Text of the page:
tUnE-yArDs – w h o k i l l
tUnE-yArDs – w h o k i l l
BiRd-BrAiNs, Merrill Garbus’ debut album under the tUnE-yArDs moniker, outlined her brand of home-brewed anything-goes pop, but it was in no way adequate preparation for its fantastic frenzy of a sequel, 2011’s w h o k i l l. For this record, she didn’t just go it alone: Garbus gathered together some backing musicians and recorded in an actual studio. The increased production quality is only relative, however. While the album has a more crisp, punchy sound than its predecessor, she still lets all the seams show, giving w h o k i l l a messy, exhilarating pulse. But it isn’t just the production that makes the album the success that it is; Garbus has grown considerably as a songwriter. Though it features many of the same elements of her debut—Garbus’ powerful, torchy voice; the sampled loops; the African polyrhythms—w h o k i l l ups the ante, piling on layer after layer, genre after genre, mashing them together and separating them just as quickly. “Riotriot” flows along on a gentle yet uneasy melody before abruptly exploding into a fit of Latin jazz-flavored saxophone. “Gangsta,” meanwhile, convulses with playful, glitchy starts and stops. Even the softer moments (“Powa,” “Wooly Wolly Gong”) are winners, showcasing the versatility of Garbus’ voice in the hushed surroundings. But the most impressive thing is that no matter how off-the-wall Garbus’ experiments get, her songs never feel insular. She always lands on an anthemic melody, making these songs sound exciting and universal.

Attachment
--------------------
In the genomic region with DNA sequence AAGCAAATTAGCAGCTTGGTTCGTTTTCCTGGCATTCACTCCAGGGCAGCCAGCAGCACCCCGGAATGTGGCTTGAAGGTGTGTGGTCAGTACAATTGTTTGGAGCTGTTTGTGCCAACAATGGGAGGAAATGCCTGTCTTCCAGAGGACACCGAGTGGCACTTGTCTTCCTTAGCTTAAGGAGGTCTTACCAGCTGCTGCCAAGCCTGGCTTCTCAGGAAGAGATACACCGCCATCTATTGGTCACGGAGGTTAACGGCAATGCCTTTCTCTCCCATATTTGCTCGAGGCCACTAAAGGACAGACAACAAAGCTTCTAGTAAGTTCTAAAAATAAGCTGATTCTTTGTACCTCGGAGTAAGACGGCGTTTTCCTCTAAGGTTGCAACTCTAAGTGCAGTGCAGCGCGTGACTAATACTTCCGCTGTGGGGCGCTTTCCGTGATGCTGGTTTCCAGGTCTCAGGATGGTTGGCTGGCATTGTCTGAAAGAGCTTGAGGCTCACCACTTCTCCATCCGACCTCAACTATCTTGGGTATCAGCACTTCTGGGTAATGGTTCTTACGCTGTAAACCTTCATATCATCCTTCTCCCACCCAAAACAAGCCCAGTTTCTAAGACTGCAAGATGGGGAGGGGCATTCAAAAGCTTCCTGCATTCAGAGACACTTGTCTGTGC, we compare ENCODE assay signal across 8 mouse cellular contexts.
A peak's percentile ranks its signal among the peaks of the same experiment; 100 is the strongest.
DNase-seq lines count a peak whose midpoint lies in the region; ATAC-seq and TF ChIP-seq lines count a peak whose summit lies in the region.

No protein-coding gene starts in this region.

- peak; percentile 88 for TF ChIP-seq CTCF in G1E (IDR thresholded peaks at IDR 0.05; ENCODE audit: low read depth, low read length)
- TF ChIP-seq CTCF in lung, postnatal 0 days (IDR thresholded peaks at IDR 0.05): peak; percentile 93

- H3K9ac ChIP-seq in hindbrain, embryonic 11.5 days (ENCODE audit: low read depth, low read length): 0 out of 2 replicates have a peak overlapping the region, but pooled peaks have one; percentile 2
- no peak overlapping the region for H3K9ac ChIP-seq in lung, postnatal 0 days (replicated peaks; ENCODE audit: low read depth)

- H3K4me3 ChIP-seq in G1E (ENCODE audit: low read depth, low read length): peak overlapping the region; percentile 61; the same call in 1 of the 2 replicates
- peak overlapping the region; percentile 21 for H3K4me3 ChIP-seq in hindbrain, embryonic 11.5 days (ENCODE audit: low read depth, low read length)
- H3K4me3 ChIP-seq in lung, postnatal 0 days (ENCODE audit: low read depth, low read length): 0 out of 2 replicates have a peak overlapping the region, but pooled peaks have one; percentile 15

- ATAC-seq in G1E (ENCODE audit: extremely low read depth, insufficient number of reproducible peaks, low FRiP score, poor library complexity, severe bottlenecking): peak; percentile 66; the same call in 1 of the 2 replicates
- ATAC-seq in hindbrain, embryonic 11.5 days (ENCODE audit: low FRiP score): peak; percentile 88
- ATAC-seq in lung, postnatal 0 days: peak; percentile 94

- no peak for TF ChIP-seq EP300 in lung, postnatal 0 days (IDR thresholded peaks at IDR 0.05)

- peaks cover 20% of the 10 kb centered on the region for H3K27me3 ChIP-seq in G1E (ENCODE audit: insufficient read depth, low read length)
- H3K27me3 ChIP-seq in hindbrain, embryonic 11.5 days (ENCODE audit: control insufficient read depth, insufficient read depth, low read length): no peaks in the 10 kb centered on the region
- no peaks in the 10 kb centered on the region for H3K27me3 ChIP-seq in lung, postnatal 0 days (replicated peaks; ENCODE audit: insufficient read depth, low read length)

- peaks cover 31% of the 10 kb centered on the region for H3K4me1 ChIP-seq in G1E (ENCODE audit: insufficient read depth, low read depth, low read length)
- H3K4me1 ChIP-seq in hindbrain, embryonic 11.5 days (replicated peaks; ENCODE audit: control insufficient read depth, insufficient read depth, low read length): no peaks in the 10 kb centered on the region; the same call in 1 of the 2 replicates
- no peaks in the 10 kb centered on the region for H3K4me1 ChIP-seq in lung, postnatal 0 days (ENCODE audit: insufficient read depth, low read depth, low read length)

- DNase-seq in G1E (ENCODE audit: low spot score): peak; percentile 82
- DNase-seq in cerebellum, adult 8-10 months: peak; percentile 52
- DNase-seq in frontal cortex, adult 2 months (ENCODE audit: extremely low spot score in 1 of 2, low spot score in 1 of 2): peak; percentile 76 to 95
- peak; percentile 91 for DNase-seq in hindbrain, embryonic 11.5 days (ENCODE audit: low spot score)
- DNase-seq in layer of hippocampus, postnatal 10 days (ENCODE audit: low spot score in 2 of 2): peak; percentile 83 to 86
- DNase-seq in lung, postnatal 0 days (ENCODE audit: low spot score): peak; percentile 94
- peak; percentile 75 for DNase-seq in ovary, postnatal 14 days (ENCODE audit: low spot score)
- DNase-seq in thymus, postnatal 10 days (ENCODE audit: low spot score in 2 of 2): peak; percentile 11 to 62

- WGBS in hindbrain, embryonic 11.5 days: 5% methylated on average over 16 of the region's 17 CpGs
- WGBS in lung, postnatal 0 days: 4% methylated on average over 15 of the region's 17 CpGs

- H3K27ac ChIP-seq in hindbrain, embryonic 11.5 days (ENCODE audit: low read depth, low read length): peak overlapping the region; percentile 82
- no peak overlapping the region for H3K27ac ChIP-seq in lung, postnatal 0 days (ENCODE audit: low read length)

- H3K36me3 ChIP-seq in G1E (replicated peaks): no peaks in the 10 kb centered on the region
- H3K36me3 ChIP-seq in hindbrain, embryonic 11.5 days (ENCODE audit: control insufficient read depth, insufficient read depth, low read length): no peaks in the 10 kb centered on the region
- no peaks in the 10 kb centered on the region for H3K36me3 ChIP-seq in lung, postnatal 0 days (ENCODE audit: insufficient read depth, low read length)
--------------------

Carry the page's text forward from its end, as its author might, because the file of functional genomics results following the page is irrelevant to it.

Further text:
Even if you look past the provocative music (something admittedly hard to do for the first few listens), w h o k i l l offers even more in its words. Starting with the excellent opener, “My Country,” where she examines first-world guilt (“When they have nothing, why do you have something?”), it’s clear that Garbus has more on her mind than just good times. “Es-So” addresses body image issues, and “Riotriot” hints at erupting violence while she imagines coming on to a police officer. But it isn’t all politics, and she often gets personal as on the revealing sex fantasy “Powa” and the intimate lullaby “Wooly Wolly Gong.” Throughout the album she presents herself as both strong and vulnerable—in a word, human—so it’s fitting that the record closes with “Killa” where she lays out her insecurities even as she declares herself to be “a new kind of woman, I’m a don’t-take-shit-from-you kind of woman.” The closest thing that comes to mind when listening to w h o k i l l is M.I.A.’s Kala, another frantic, intelligent record with globally minded influences. While that record was full of dancehall club bangers, here the songs are danceable but not meant for the dancefloor, per se. It may make her following a bit smaller than she—or this album—deserves, but so be it because it looks like Merrill Garbus just snuck up on everyone with one of the finest records of the year.